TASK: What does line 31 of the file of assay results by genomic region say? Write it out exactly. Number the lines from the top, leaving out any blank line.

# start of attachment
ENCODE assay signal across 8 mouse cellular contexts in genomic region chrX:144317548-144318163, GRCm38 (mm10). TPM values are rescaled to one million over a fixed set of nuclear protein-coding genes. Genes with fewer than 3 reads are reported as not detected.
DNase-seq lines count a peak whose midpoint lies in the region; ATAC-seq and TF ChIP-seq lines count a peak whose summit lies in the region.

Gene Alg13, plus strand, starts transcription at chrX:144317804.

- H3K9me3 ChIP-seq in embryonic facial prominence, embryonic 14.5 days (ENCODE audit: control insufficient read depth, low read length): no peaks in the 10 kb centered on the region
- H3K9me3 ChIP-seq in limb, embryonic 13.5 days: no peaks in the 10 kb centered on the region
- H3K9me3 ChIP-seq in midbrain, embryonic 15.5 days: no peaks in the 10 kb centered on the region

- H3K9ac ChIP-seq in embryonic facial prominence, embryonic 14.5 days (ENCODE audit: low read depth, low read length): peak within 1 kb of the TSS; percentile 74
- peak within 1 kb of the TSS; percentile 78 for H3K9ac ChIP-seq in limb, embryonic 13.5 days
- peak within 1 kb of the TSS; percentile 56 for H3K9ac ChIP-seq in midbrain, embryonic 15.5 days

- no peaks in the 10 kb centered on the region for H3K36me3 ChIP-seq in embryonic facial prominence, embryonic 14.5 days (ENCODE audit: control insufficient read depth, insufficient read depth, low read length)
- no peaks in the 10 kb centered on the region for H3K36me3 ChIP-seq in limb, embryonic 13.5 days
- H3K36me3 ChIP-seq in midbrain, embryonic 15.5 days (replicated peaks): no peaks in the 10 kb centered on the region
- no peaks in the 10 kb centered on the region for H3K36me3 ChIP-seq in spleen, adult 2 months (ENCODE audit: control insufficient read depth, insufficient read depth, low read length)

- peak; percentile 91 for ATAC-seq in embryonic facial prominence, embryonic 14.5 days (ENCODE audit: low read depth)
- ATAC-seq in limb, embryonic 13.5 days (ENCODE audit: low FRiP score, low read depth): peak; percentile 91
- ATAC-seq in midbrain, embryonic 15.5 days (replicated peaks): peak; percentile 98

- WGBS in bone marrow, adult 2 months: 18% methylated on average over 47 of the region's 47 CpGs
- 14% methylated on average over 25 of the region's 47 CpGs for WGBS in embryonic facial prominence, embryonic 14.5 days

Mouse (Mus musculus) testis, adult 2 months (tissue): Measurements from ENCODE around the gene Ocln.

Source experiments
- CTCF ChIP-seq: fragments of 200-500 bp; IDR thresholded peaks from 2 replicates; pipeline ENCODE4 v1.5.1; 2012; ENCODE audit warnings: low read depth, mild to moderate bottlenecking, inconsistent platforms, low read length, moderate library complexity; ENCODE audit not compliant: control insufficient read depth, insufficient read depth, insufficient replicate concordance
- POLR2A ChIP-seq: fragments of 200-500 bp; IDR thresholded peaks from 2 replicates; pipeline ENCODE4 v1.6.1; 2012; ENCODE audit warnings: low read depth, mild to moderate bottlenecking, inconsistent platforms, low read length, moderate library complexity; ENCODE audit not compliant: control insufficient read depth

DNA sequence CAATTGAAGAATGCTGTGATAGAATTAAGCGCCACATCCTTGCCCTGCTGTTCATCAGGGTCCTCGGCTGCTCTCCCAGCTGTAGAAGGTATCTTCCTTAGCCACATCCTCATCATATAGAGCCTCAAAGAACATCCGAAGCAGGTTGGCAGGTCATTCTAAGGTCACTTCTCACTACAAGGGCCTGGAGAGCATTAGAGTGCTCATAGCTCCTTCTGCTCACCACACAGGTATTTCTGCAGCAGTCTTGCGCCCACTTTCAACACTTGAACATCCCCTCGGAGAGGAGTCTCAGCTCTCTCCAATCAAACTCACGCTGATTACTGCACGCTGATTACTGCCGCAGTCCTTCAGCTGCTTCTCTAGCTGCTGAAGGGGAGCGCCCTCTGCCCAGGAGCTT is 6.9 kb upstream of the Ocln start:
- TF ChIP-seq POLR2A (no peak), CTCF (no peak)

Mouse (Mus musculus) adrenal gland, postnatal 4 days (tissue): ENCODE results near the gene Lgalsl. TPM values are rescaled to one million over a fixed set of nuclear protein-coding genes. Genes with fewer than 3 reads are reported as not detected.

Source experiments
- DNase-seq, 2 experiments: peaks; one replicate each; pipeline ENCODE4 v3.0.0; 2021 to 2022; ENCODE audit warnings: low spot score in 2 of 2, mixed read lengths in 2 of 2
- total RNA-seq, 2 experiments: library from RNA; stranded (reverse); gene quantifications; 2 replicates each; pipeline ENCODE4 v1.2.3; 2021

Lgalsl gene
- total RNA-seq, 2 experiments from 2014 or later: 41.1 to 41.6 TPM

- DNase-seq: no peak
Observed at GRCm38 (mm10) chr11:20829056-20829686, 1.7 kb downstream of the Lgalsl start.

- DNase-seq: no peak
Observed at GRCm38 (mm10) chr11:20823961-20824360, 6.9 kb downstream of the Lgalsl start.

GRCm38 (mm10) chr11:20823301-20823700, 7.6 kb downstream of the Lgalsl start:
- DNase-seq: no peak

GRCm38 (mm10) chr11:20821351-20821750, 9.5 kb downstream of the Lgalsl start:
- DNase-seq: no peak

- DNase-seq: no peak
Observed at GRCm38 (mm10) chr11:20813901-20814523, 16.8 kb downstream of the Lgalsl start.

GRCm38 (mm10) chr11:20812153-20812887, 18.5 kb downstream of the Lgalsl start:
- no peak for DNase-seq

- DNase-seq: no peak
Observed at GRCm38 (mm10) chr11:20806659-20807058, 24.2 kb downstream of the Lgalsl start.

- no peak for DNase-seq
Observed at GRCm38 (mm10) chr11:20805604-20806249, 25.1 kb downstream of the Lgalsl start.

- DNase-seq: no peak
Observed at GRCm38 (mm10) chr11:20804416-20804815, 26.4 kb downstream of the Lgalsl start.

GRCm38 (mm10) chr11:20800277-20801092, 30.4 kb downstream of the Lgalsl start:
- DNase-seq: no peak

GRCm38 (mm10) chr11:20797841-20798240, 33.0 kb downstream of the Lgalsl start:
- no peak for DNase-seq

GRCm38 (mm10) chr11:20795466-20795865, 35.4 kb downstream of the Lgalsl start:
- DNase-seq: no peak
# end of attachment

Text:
- DNase-seq: no peak